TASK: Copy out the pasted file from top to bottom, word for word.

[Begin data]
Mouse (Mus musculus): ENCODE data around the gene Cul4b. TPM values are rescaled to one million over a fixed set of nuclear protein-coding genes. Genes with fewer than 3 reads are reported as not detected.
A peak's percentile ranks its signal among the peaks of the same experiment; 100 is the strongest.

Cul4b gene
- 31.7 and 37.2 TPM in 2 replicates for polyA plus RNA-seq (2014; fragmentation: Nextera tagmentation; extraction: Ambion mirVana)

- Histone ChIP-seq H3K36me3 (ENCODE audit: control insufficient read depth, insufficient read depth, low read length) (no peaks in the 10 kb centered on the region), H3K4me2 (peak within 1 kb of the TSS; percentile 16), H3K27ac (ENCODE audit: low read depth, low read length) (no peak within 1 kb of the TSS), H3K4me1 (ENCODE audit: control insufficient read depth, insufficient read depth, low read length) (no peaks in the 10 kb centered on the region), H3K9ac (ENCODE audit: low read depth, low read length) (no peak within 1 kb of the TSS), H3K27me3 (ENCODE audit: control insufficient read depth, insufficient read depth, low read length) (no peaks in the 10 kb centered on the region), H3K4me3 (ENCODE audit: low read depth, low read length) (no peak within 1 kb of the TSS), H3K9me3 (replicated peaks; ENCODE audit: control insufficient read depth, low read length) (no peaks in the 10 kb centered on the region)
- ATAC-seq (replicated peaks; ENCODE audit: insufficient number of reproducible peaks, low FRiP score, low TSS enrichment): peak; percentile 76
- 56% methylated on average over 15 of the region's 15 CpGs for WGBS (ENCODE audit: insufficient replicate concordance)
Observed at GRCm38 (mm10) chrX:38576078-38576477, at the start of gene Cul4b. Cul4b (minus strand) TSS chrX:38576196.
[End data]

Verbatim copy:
Mouse (Mus musculus): ENCODE data around the gene Cul4b. TPM values are rescaled to one million over a fixed set of nuclear protein-coding genes. Genes with fewer than 3 reads are reported as not detected.
A peak's percentile ranks its signal among the peaks of the same experiment; 100 is the strongest.

Cul4b gene
- 31.7 and 37.2 TPM in 2 replicates for polyA plus RNA-seq (2014; fragmentation: Nextera tagmentation; extraction: Ambion mirVana)

- Histone ChIP-seq H3K36me3 (ENCODE audit: control insufficient read depth, insufficient read depth, low read length) (no peaks in the 10 kb centered on the region), H3K4me2 (peak within 1 kb of the TSS; percentile 16), H3K27ac (ENCODE audit: low read depth, low read length) (no peak within 1 kb of the TSS), H3K4me1 (ENCODE audit: control insufficient read depth, insufficient read depth, low read length) (no peaks in the 10 kb centered on the region), H3K9ac (ENCODE audit: low read depth, low read length) (no peak within 1 kb of the TSS), H3K27me3 (ENCODE audit: control insufficient read depth, insufficient read depth, low read length) (no peaks in the 10 kb centered on the region), H3K4me3 (ENCODE audit: low read depth, low read length) (no peak within 1 kb of the TSS), H3K9me3 (replicated peaks; ENCODE audit: control insufficient read depth, low read length) (no peaks in the 10 kb centered on the region)
- ATAC-seq (replicated peaks; ENCODE audit: insufficient number of reproducible peaks, low FRiP score, low TSS enrichment): peak; percentile 76
- 56% methylated on average over 15 of the region's 15 CpGs for WGBS (ENCODE audit: insufficient replicate concordance)
Observed at GRCm38 (mm10) chrX:38576078-38576477, at the start of gene Cul4b. Cul4b (minus strand) TSS chrX:38576196.